West v. Kansas Natural Gas Co.,
Annotate this Case
221 U.S. 229 (1911)
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U.S. Supreme Court
West v. Kansas Natural Gas Co., 221 U.S. 229 (1911)
West v. Kansas Natural Gas Company
Argued April 4, 5, 1911
Decided May 15, 1911
221 U.S. 229
When a state recognizes an article to be a subject of interstate commerce, it cannot prohibit that article from being the subject of interstate commerce, and so held that corporations engaged in interstate commerce cannot be excluded from transporting from a state oil and gas produced therein and actually reduced to possession.
In matters of foreign and interstate commerce, there are no state lines; in such commerce, instead of the states, a new power and a new welfare appears that transcends the power and welfare of any state.
The welfare of the United States is constituted of the welfare of all the states, and that of the states is made greater by mutual division of their resources; this is the purpose and result of the commerce clause of the Constitution.
Natural gas and oil, when reduced to possession by the owner of the land, are commodities belonging to him subject to his right of sale thereof, and are subjects of both intrastate and interstate commerce.
There is a distinction between the police power of the state to regulate the taking of a natural product such as natural gas and prohibiting that product from transportation in interstate commerce. The former is within, and the latter is beyond, the power of the state. Lindsley v. Natural Carbonic Gas Co., 220 U. S. 61, distinguished.
A state does not have the same ownership in natural gas and oil after the same have been reduced to possession as it does over the flowing waters of its rivers. Riparian owners have no title to the water itself as a commodity. Hudson County Water Co. v. McCarter, 209 U. S. 349, distinguished.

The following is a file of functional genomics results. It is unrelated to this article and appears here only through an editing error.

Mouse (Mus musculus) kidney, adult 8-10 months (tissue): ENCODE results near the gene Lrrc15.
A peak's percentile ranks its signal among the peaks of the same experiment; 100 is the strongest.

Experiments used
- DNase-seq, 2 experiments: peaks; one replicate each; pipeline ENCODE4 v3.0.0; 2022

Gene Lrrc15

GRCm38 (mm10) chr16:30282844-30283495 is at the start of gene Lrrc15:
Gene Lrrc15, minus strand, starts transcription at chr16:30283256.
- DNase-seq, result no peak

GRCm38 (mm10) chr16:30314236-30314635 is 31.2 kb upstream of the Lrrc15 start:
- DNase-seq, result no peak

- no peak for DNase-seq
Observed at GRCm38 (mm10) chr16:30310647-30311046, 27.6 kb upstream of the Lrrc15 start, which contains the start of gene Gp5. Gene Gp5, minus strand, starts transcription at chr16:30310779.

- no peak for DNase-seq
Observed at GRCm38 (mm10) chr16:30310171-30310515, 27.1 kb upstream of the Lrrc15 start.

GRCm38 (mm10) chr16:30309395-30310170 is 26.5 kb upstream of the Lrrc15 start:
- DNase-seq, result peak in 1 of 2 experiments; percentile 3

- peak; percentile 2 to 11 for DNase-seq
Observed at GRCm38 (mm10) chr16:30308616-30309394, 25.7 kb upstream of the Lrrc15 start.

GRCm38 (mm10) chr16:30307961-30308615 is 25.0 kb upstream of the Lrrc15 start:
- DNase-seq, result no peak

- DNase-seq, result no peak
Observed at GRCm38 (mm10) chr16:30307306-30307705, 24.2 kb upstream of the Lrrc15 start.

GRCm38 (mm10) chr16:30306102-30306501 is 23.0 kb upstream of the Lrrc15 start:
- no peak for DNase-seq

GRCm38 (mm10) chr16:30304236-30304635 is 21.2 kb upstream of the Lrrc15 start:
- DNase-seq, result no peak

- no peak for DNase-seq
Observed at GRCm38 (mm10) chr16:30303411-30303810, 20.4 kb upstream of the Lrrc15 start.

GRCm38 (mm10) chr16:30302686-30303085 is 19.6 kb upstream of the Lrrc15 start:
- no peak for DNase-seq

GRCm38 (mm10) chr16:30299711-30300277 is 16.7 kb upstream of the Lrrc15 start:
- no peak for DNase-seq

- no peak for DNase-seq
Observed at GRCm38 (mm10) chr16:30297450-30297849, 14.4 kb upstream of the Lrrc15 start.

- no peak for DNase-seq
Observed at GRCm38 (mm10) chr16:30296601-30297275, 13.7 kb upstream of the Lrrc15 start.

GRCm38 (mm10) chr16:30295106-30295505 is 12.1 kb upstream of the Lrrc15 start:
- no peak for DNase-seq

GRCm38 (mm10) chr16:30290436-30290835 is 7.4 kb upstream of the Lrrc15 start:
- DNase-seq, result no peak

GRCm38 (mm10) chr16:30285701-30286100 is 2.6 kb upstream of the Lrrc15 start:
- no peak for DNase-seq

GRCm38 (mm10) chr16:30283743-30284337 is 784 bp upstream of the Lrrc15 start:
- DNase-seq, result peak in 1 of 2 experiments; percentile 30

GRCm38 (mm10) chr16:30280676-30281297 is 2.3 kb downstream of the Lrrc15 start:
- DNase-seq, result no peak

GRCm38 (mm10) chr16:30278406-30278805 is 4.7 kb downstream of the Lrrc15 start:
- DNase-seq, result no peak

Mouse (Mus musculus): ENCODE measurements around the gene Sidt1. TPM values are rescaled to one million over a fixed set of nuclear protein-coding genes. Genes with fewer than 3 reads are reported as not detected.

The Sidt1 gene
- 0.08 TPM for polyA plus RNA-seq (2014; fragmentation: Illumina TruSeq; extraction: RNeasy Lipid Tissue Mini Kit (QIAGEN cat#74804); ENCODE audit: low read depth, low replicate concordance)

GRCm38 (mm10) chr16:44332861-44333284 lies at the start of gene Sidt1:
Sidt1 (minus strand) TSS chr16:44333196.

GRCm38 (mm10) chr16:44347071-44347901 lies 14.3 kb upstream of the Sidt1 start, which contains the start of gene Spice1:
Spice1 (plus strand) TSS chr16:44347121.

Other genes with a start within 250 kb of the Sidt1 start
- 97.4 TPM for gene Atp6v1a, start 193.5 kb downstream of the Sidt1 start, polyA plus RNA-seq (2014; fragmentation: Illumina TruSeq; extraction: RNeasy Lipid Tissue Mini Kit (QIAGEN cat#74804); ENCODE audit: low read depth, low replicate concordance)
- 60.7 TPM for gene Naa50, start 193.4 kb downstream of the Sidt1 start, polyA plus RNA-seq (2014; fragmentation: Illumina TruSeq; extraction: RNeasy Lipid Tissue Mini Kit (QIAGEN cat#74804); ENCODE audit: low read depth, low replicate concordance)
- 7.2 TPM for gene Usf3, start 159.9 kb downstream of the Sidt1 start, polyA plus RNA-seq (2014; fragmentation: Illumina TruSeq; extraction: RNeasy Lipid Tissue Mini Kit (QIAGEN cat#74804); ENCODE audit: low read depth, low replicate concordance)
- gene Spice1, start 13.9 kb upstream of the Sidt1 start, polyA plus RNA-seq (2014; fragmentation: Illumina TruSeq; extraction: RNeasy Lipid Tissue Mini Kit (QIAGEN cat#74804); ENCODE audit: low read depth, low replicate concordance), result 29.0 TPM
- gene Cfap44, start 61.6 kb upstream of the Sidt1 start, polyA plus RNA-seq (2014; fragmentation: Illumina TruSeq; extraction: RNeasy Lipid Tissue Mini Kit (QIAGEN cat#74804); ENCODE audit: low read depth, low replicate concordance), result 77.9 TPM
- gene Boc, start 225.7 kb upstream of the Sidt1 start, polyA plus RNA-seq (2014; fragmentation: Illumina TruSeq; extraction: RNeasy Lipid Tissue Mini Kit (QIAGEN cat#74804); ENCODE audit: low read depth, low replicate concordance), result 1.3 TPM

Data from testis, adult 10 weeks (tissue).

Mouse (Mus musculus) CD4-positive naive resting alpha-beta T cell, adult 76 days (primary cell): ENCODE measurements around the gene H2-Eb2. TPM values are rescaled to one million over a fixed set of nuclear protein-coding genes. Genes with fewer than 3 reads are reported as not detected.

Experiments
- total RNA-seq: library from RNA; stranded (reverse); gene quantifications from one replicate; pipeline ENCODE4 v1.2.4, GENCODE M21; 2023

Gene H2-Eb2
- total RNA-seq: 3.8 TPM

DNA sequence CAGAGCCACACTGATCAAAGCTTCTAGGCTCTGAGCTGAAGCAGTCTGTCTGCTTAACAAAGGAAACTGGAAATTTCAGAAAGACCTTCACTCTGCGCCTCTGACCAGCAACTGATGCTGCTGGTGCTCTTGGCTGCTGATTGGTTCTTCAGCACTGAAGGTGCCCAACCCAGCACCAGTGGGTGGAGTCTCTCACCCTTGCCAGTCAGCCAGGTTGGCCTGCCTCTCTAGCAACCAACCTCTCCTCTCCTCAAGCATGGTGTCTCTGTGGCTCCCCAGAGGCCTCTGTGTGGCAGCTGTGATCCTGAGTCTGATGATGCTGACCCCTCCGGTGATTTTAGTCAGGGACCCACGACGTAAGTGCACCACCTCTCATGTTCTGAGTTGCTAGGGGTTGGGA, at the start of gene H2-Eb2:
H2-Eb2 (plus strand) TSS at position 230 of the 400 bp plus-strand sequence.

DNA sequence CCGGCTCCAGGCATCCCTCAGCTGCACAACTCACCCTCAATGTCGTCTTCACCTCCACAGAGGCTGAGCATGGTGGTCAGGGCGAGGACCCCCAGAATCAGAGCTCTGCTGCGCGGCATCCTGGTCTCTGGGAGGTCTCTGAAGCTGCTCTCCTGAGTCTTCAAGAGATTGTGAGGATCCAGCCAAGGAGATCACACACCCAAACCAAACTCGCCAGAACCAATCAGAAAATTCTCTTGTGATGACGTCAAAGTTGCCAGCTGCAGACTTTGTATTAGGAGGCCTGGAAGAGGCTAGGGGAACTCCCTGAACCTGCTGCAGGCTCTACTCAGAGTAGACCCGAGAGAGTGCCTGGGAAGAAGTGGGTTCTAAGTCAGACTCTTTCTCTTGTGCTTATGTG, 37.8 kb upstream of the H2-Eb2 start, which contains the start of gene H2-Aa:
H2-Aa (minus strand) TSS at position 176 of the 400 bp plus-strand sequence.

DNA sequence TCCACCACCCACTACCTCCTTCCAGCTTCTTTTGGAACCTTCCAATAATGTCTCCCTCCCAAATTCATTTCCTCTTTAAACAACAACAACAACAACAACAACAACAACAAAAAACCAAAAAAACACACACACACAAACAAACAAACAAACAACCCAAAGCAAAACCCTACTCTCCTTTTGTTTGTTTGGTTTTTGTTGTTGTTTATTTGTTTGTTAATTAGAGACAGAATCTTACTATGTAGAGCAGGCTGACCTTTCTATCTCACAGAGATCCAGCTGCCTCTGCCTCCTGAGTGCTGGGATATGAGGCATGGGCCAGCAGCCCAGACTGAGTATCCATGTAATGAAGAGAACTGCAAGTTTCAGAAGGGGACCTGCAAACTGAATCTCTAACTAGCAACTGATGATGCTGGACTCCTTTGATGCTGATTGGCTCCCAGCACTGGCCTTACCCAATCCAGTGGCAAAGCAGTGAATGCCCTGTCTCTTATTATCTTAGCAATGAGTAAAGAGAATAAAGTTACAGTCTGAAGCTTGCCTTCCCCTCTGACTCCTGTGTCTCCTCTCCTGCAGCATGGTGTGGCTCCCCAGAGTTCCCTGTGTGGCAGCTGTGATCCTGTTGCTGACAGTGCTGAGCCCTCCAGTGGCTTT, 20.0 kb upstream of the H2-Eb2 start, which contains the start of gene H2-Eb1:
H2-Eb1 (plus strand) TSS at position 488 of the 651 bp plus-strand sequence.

The right to engage in interstate commerce is not the gift of a state, nor can a state regulate or restrain such commerce or exclude from its limits a corporation engaged therein.
Inaction by Congress in regard to a subject of interstate commerce is a declaration of freedom from state interference.
Where a state grants the use of its highways to domestic corporations engaged in intrastate commerce in a commodity, it cannot deny the same use, under the same restrictions, to foreign corporations engaged in interstate commerce in the same commodity, and so held that the statute of Oklahoma prohibiting foreign corporations from building pipelines across highways and transporting natural gas therein to points outside the state is unconstitutional as a interference with, and restraint upon, interstate commerce, and as a deprivation of property without due process of law.
172 F. 545 affirmed.
The facts, which involve the constitutionality of a statute of Oklahoma restricting interstate commerce in oil and natural gas, are stated in the opinion.